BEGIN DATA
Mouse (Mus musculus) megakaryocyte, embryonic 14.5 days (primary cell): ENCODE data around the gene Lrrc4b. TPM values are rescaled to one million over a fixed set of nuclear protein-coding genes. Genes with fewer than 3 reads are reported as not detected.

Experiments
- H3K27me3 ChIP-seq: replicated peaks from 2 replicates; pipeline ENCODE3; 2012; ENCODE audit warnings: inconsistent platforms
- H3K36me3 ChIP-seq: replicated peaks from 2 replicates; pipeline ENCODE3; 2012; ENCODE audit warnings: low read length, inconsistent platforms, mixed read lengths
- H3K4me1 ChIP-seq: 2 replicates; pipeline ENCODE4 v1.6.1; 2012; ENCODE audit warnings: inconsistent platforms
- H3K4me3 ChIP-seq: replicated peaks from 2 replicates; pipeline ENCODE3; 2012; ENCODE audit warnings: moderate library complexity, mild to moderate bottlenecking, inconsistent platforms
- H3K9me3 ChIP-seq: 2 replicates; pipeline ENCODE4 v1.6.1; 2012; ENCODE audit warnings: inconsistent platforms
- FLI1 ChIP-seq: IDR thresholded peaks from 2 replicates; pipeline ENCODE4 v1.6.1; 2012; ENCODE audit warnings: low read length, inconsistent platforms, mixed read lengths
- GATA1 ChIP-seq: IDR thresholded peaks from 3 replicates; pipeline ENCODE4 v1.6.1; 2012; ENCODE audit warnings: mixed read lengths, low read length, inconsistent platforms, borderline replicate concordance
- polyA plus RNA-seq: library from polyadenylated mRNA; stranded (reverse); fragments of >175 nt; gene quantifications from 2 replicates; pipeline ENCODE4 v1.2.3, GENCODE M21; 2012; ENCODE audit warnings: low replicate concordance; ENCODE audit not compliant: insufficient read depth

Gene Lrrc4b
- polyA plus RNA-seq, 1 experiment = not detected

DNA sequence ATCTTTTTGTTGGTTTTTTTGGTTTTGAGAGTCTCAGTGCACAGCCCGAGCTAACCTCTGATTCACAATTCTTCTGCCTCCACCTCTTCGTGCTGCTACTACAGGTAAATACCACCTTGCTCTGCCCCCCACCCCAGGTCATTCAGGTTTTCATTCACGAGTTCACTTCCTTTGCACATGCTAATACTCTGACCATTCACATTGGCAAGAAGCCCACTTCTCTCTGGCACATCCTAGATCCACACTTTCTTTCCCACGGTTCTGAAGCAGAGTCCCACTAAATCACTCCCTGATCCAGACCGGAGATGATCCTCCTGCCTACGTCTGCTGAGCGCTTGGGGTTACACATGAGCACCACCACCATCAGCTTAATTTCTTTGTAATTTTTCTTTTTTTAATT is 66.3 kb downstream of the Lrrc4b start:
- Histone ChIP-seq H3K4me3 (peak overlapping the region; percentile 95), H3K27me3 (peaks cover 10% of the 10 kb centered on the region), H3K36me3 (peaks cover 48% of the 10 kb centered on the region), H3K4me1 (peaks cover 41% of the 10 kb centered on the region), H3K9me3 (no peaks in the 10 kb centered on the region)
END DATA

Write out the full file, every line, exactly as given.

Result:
Mouse (Mus musculus) megakaryocyte, embryonic 14.5 days (primary cell): ENCODE data around the gene Lrrc4b. TPM values are rescaled to one million over a fixed set of nuclear protein-coding genes. Genes with fewer than 3 reads are reported as not detected.

Experiments
- H3K27me3 ChIP-seq: replicated peaks from 2 replicates; pipeline ENCODE3; 2012; ENCODE audit warnings: inconsistent platforms
- H3K36me3 ChIP-seq: replicated peaks from 2 replicates; pipeline ENCODE3; 2012; ENCODE audit warnings: low read length, inconsistent platforms, mixed read lengths
- H3K4me1 ChIP-seq: 2 replicates; pipeline ENCODE4 v1.6.1; 2012; ENCODE audit warnings: inconsistent platforms
- H3K4me3 ChIP-seq: replicated peaks from 2 replicates; pipeline ENCODE3; 2012; ENCODE audit warnings: moderate library complexity, mild to moderate bottlenecking, inconsistent platforms
- H3K9me3 ChIP-seq: 2 replicates; pipeline ENCODE4 v1.6.1; 2012; ENCODE audit warnings: inconsistent platforms
- FLI1 ChIP-seq: IDR thresholded peaks from 2 replicates; pipeline ENCODE4 v1.6.1; 2012; ENCODE audit warnings: low read length, inconsistent platforms, mixed read lengths
- GATA1 ChIP-seq: IDR thresholded peaks from 3 replicates; pipeline ENCODE4 v1.6.1; 2012; ENCODE audit warnings: mixed read lengths, low read length, inconsistent platforms, borderline replicate concordance
- polyA plus RNA-seq: library from polyadenylated mRNA; stranded (reverse); fragments of >175 nt; gene quantifications from 2 replicates; pipeline ENCODE4 v1.2.3, GENCODE M21; 2012; ENCODE audit warnings: low replicate concordance; ENCODE audit not compliant: insufficient read depth

Gene Lrrc4b
- polyA plus RNA-seq, 1 experiment = not detected

DNA sequence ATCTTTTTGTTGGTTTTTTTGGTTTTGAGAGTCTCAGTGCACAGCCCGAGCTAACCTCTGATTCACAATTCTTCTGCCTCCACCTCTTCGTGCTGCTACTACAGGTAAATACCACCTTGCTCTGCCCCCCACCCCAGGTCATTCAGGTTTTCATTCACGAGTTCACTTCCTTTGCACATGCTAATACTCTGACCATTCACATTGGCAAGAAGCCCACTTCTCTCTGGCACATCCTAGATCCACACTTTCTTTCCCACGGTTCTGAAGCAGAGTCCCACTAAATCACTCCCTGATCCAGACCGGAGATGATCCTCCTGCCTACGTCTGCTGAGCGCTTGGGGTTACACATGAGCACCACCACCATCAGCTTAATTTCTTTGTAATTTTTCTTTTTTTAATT is 66.3 kb downstream of the Lrrc4b start:
- Histone ChIP-seq H3K4me3 (peak overlapping the region; percentile 95), H3K27me3 (peaks cover 10% of the 10 kb centered on the region), H3K36me3 (peaks cover 48% of the 10 kb centered on the region), H3K4me1 (peaks cover 41% of the 10 kb centered on the region), H3K9me3 (no peaks in the 10 kb centered on the region)